Five IndyCar things to watch for at Long Beach

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The Acura Grand Prix of Long Beach marks the fourth race on the 2019 NTT IndyCar Series calendar. So far, three different drivers have found Victory Lane, including rookie Colton Herta after his incredible run at Austin, and Barber winner Takuma Sato, who finished 12th in points last year.

Watch Sunday’s race at 4:30 pm ET on NBCSN or the NBC Sports app

There is a strong likelihood that Sunday will crown a fourth new winner. With his two runner-up finishes so far this season (St Petersburg and Barber), Scott Dixon has a great opportunity to narrow Josef Newgarden’s lead. Dixon won this race in 2015 and could become only the third driver to win two Long Beach Grand Prixs since IndyCar took over the sanction.

  1. Since 2008, when the IndyCar Series began sanctioning this race, no one has ever been able to back up one Long Beach win with another. (Sebastien Bourdais scored three consecutive from 2005 through 2007 when the race was sanctioned by the Champ Car World Series.) Alexander Rossi has the potential to double down after a strong start to the season that includes two top-fives and a sweep of the top 10.
  2. Until last year, the pole was not the place to start at Long Beach; Rossi was the first driver to ever win from the pole. And while pole sitters scored four podium finishes in the 10 races previous, they also finished 15th or worse three times (Ryan Hunter-Reay – 20th in 2014, Dario Franchitti – 15th in 2012, and Justin Wilson – 19th in 2008).
  3. Josef Newgarden is the only driver so far this season to sweep the top five with his St. Petersburg victory, second-place finish at Circuit of the Americas and fourth at Barber. Keeping that mark will be a challenge because he has only one top-five at Long Beach (third in 2017) and has trended downward in three starts.
  4. The pole may not be the place to start at Long Beach, but a driver needs to at least have a glimpse of clean air. Nine of 11 races have been won from the first two rows. Qualification is critical.
  5. Are the 2019 rookies finally running out of steam? At St. Petersburg, three freshmen finished in the top 10 (Felix Rosenqvist in fourth, Colton Herta in eighth and Santino Ferruci ninth). Circuit of the Americas had two in the top 10 (Herta’s victory and Patricio O’Ward’s eighth). Last week, Marcus Ericsson’s seventh was the only rookie top 10.

MORE: Fernando Alonso, McLaren test at Texas Motor Speedway 

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Max Verstappen shows speed in Austria; Lewis Hamilton lacking pace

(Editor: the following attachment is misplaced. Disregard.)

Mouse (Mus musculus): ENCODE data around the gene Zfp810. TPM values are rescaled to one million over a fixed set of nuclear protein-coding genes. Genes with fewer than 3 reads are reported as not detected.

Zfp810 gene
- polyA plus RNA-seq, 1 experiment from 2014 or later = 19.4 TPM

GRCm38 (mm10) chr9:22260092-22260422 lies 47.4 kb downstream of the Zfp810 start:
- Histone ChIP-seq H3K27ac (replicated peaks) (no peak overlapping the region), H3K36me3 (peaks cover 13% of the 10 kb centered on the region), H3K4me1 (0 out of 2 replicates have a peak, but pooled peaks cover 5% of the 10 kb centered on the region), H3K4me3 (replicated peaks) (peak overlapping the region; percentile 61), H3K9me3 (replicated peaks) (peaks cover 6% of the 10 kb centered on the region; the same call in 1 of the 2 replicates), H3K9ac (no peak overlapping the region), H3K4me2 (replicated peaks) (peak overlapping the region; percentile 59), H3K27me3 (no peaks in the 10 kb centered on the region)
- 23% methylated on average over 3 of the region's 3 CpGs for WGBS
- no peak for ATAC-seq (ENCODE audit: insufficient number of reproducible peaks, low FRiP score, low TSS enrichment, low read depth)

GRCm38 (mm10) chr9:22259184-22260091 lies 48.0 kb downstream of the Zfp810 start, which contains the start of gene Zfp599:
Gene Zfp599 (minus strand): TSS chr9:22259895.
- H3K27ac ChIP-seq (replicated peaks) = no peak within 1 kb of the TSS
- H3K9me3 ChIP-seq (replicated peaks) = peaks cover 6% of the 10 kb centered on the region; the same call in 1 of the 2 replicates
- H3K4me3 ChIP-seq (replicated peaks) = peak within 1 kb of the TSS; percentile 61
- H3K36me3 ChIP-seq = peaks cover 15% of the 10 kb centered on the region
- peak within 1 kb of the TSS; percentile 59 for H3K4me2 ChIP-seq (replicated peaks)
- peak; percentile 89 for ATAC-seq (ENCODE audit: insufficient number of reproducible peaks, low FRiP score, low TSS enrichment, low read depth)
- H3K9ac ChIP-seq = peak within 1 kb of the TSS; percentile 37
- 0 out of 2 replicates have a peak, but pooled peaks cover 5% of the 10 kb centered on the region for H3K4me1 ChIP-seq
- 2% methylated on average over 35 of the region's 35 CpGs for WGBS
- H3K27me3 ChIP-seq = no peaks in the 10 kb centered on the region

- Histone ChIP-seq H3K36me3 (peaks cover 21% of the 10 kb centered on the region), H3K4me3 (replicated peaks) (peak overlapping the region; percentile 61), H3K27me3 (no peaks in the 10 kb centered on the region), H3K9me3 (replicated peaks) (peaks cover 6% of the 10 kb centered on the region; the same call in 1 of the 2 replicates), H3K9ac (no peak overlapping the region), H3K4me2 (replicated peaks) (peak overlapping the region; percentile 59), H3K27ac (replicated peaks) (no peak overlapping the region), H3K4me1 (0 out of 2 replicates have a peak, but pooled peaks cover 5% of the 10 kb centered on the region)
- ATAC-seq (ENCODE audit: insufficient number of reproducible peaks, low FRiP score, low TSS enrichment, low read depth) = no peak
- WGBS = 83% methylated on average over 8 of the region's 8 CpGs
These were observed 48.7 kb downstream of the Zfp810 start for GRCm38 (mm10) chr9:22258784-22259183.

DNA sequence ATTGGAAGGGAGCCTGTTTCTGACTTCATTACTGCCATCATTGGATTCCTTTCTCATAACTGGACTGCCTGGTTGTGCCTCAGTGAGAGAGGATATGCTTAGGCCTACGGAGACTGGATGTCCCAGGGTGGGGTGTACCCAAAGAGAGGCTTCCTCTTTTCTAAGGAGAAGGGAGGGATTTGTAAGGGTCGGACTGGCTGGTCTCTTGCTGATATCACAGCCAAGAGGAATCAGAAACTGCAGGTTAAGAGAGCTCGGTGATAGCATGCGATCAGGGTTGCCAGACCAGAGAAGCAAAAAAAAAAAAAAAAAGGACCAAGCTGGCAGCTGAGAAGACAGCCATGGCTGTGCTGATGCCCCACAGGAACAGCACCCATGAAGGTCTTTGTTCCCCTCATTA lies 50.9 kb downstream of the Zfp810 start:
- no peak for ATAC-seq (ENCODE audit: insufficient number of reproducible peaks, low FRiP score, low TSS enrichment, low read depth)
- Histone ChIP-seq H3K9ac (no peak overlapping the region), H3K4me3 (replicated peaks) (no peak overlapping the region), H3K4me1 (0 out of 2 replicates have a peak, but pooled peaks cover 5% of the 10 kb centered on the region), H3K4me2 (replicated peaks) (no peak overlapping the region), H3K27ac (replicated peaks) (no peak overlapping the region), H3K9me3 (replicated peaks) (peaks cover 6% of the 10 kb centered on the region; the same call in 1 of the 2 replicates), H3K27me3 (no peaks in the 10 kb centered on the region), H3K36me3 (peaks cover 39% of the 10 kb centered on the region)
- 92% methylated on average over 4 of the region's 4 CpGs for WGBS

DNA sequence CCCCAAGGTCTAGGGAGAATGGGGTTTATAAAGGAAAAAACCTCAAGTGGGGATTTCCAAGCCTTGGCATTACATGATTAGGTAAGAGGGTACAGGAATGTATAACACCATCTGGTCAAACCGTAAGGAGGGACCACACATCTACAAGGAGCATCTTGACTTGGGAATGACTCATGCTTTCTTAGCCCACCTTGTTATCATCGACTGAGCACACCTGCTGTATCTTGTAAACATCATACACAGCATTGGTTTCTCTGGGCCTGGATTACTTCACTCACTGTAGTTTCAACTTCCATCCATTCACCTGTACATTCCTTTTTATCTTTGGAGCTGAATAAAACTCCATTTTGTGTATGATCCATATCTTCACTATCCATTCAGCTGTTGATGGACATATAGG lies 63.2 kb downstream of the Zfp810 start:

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SPIELBERG, Austria — Red Bull driver Max Verstappen posted the fastest time Friday, and six-time Formula One champion Lewis Hamilton lacked pace in the second practice session for the Styrian Grand Prix.

Verstappen was 0.043 seconds quicker than Valtteri Bottas – Hamilton’s teammate at Mercedes – and 0.217 ahead of Racing Point driver Sergio Perez.

“The car already feels better than last week, the balance is a lot nicer and we have made a good step,” said Verstappen, who did not finish last Sunday’s season-opening Austrian GP after starting from second.

“It is too early to say how we are looking against Mercedes, but we are quite happy. We have tried a few different directions to understand the car a bit more and we are heading the right way.”

Hamilton was only sixth fastest, about 0.7 seconds slower than Verstappen. Hamilton spent a chunk of time in the garage while his team worked on his car.

“It was quite far off, so there’s a lot of work to do in the background to figure it out,” he said. “Others out there are quick and Valtteri’s obviously got good pace.”

Despite adding a new front wing to its car, struggling Ferrari had a dismal afternoon.

Charles Leclerc was only ninth quickest and 1 second slower than Verstappen, while teammate Sebastian Vettel lagged about 2 seconds behind Verstappen in 16th.

Daniel Ricciardo lost control of his Renault car early into the second session, swerving left off the track and thudding backward into a protective tire wall. He climbed out unharmed, other than a slight limp, but the left rear tire was mangled and the car was lifted off the track by a crane.

Alexander Albon spun twice, the Red Bull driver’s second spin taking him right off the track and into gravel.

Earlier, Perez was fastest in the first practice ahead of Verstappen and Bottas, with Hamilton fourth quickest and Vettel only 10th in sunny conditions.

That session was briefly interrupted when Nicholas Latifi’s Williams car pulled over to the side with a gearbox issue.

The incident brought out yellow flags, forcing drivers to slow down. But McLaren driver Lando Norris overtook Pierre Gasly’s AlphaTauri and got a three-place grid penalty for Sunday’s race.

Norris, 20, finished third at the Austrian GP last weekend, becoming the youngest British driver in F1 history to get on the podium and third youngest in F1.

The upcoming race is changing names from last week but is at the same track. It is surrounded by the Styrian mountains.

A third and final practice will be held on Saturday morning before qualifying in the afternoon, with heavy rain and storms in the forecast.

If third practice and qualifying are washed out, drivers take their grid positions from where they placed in second practice.

“It would definitely suck if we didn’t get to qualify,” said Hamilton, who started fifth and finished fourth last weekend. “It would make it challenging.”

However, qualifying also could be moved to Sunday morning.

“I don’t expect to be on pole position with this (practice) lap,” Verstappen said.